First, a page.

Kane County History: Batavians Find Treasure in 150-Year-Old Privy

Kane County History: Batavians Find Treasure in 150-Year-Old Privy

  • Editor’s Note: This article is part of a weekly series on Kane County’s amazing history. This article was contributed by Greg Domel, Batavia Historical Society/ Depot Museum Historian. 

Mike Renaud

Own a home in the Fox Valley built before 1900? It is almost certain there is a time capsule hiding in the back yard in an unexpected location, the privy or outhouse.

A person’s level of wealth, and the neighborhood, determined the size and materials of the privy. They came in different shapes, sizes and depths, ranging from 2 feet to 12 feet deep.

What kinds of items were thrown in the privy? A partial list of treasures found in Fox Valley privies are swords, guns, smoking pipes, eyeglasses, children’s toys, ink wells, cups, flatware and many bottles.

The bottles found can be as ordinary as a plain medicine bottle or as rare as an 1860 Union hospital-issued medicine bottle. The medicine bottle once used by a civil war surgeon was found in a Batavia privy. It is one of four known to still exist, a museum-quality find.

A bottle found in Greg Domel’s backyard privy dig.

The materials used to build the walls of the privy varied on what the family could afford. Wealthier residents used limestone, which would last longer and were much easier to clean out.

The average resident would use wood for the walls of the privy. The wood deteriorated over years and was much more difficult to clean.

Less affluent people very seldom cleaned out the privy. One option was to put lime inside the hole and then drop a layer of clay in an attempt to keep the odor sealed in. Another option was to dig a new privy and move the privy house over it.

The reason that the privy holds treasures is that families often would throw away items that were no longer needed, wanted or were broken and could not be burned.

How is this treasure chest found? That is where Aurora’s Mike Renaud comes in.

Renaud is a privy digger and expert at identifying the age and use of artifacts that are unearthed.

“After digging over 75 privies, including the Tanner House in Aurora, the process is pretty straight forward,” Renaud said. “I review area maps from 1883 and 1907. I look for outbuildings and the location of property lines. I use these landmarks to decide the most probable location of the privy,”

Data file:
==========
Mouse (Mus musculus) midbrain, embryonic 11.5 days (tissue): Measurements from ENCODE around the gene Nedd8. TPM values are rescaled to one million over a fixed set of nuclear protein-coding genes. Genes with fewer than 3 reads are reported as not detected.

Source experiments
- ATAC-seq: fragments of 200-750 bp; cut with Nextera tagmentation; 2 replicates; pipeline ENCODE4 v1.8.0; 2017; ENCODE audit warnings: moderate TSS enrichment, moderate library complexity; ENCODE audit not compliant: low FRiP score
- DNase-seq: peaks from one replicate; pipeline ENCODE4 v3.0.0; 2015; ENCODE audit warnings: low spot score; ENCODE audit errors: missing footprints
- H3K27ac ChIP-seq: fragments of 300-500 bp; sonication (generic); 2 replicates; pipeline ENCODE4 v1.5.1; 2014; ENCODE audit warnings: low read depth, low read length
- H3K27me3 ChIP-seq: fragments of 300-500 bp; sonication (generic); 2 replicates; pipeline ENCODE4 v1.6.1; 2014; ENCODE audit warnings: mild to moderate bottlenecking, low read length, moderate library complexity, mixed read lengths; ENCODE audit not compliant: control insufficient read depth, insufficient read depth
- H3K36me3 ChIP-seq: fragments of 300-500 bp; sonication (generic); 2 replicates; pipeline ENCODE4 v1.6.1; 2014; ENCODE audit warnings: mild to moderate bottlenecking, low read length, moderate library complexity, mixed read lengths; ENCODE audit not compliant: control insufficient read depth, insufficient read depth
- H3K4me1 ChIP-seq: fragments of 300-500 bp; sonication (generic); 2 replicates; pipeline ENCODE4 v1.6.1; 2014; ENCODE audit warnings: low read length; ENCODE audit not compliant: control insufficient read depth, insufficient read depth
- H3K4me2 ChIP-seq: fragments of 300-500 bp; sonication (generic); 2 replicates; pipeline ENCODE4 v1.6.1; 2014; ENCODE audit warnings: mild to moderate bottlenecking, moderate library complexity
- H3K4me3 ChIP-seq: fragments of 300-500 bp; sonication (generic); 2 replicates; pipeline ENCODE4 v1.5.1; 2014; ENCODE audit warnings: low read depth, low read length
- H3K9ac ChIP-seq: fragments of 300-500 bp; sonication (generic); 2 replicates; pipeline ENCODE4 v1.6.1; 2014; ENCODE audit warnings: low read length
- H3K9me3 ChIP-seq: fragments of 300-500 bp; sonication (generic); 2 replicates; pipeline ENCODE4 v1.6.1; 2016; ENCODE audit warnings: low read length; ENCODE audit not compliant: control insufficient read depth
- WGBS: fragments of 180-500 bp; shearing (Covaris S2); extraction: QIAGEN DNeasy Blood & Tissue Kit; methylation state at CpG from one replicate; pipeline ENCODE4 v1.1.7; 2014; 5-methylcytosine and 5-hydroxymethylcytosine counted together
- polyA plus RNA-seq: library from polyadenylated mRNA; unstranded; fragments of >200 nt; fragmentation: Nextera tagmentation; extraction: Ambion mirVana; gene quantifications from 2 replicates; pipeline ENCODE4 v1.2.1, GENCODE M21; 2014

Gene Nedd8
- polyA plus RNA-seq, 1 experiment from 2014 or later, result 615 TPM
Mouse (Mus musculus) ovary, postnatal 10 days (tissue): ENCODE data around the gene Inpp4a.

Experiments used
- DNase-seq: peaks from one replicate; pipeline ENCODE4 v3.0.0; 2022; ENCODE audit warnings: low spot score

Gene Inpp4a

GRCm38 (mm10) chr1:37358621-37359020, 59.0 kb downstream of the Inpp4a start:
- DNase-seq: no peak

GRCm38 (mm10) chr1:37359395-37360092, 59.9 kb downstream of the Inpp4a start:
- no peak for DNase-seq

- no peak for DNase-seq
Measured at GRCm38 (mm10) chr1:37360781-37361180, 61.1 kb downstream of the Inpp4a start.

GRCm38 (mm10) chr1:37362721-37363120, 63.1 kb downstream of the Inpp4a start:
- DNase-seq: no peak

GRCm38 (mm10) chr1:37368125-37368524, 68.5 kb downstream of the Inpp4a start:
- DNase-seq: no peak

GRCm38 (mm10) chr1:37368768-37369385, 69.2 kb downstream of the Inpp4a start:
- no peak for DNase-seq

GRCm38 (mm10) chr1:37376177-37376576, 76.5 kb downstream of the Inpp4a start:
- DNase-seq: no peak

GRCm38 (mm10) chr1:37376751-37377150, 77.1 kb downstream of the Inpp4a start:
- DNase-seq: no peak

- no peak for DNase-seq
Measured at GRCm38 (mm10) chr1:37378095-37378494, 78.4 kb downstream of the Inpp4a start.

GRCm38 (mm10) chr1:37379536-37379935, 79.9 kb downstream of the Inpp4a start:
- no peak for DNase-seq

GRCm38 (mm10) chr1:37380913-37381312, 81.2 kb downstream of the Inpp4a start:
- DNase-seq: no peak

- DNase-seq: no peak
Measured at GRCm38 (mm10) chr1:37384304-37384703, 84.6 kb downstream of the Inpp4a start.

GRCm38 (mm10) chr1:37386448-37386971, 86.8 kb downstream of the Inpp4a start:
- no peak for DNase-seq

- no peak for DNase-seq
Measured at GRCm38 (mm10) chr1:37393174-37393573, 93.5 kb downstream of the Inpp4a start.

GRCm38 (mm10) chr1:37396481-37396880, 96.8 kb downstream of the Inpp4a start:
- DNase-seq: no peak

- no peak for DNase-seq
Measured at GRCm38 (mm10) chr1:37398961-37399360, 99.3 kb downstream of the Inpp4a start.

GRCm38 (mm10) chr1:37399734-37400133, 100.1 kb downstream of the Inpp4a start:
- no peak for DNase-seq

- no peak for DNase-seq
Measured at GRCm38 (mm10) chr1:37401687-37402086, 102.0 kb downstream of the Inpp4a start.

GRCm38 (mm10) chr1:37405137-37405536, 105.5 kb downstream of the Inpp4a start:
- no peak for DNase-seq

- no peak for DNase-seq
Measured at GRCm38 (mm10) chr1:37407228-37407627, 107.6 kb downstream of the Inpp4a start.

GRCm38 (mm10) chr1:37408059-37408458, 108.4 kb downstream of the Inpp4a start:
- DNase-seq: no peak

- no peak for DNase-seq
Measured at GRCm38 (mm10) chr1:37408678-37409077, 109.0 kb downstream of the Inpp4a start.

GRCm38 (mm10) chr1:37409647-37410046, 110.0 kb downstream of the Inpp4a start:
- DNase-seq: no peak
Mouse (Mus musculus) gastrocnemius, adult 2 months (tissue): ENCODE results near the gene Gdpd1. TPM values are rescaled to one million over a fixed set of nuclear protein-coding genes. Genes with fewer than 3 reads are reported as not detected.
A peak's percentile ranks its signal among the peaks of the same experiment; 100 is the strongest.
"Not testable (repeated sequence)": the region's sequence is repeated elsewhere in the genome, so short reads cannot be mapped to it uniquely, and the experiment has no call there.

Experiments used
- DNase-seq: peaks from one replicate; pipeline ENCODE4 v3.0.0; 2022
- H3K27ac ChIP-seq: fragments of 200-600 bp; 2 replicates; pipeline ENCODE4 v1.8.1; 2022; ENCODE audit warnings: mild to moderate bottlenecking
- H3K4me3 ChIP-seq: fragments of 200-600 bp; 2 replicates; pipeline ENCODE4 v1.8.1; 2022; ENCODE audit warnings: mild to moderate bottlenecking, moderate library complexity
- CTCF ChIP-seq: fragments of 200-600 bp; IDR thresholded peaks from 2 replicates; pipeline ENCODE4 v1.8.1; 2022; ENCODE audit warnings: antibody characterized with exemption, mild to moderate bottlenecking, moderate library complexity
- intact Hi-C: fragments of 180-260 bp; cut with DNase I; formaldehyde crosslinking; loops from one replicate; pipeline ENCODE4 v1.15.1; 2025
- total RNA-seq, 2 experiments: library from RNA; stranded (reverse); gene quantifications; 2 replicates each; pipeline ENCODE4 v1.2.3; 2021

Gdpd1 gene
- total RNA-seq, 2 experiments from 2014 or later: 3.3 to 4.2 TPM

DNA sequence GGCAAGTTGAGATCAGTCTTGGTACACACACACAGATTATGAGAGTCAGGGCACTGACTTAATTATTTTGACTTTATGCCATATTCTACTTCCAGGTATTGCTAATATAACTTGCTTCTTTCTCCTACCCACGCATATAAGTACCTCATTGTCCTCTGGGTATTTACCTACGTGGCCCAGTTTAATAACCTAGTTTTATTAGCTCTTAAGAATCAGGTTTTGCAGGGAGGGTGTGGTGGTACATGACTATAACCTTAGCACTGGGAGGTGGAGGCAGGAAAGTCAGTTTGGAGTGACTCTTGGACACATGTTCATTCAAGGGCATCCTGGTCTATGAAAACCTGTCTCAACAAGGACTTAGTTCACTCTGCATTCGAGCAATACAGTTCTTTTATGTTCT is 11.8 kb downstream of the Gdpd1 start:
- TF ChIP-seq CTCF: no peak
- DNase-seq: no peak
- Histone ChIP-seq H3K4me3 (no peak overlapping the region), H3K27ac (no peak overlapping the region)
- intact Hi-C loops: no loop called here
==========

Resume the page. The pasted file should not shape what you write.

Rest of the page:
Renaud starts the search by inserting a 4-foot probe into selected areas of the yard.

“If you pull the probe out of the ground and it has ash on the tip you are most likely in the privy,” Renaud said. “If it missed the privy, the tip will have a red or brown clay substance on it.”

Once Renaud locates and outlines the privy, the grass is carefully removed and the digging starts.

Some artifacts are a foot or two down while others wait near the bottom. Renaud can determine the time frame of the artifacts by the level at which they are found.

“People think that mansions provide the most valuable artifacts, but their privies were usually cleaned out, so the earliest treasures are gone,” Renaud said. “I am more hopeful when I dig down and start seeing clay layers. That’s when I know the privy has not been cleaned out, and the items near the bottom will date back to the year the house was built.”

Excavating the privy in a historic home can reveal family history.

“If your family has owned the home since it was built and you have very few heirlooms from your original relatives, the privy is a great place to find new ones,” Renaud said. “You can see how they lived and hold items they most certainly held and used. We have found items that were used by the homeowner’s great-great grandparents. We handed them over being the only hand that touched the item since their relative dropped it into the privy.”

For more information about finding and digging for a backyard privy contact Greg Domel at Bataviahistorian@gmail.com.

Feature Photo Caption

Greg Domel standing in his backyard privy where the glass bottle was found. (ALL PHOTOS COURTESY OF THE BATAVIA DEPOT MUSEUM.)

About the Depot Museum

The Batavia Depot Museum is now open!

Updated hours are 2 p.m. to 4 p.m. Monday, Wednesday and Friday.

The Batavia Depot Museum opened in 1975 as a joint effort between the Batavia Park District and the Batavia Historical Society. The Chicago Burlington and Quincy Railroad Depot was the first of its kind built in 1854 and is recognized on the National Register of Historic Places.

Inside, the city’s past comes alive through exhibits detailing the history of rail transportation, manufacture of windmills, agriculture, banking, commerce and a brief stay by Mary Todd Lincoln at Bellevue Place. Suggested donation: $5. Your donation will benefit the development of museum exhibits and educational programs.

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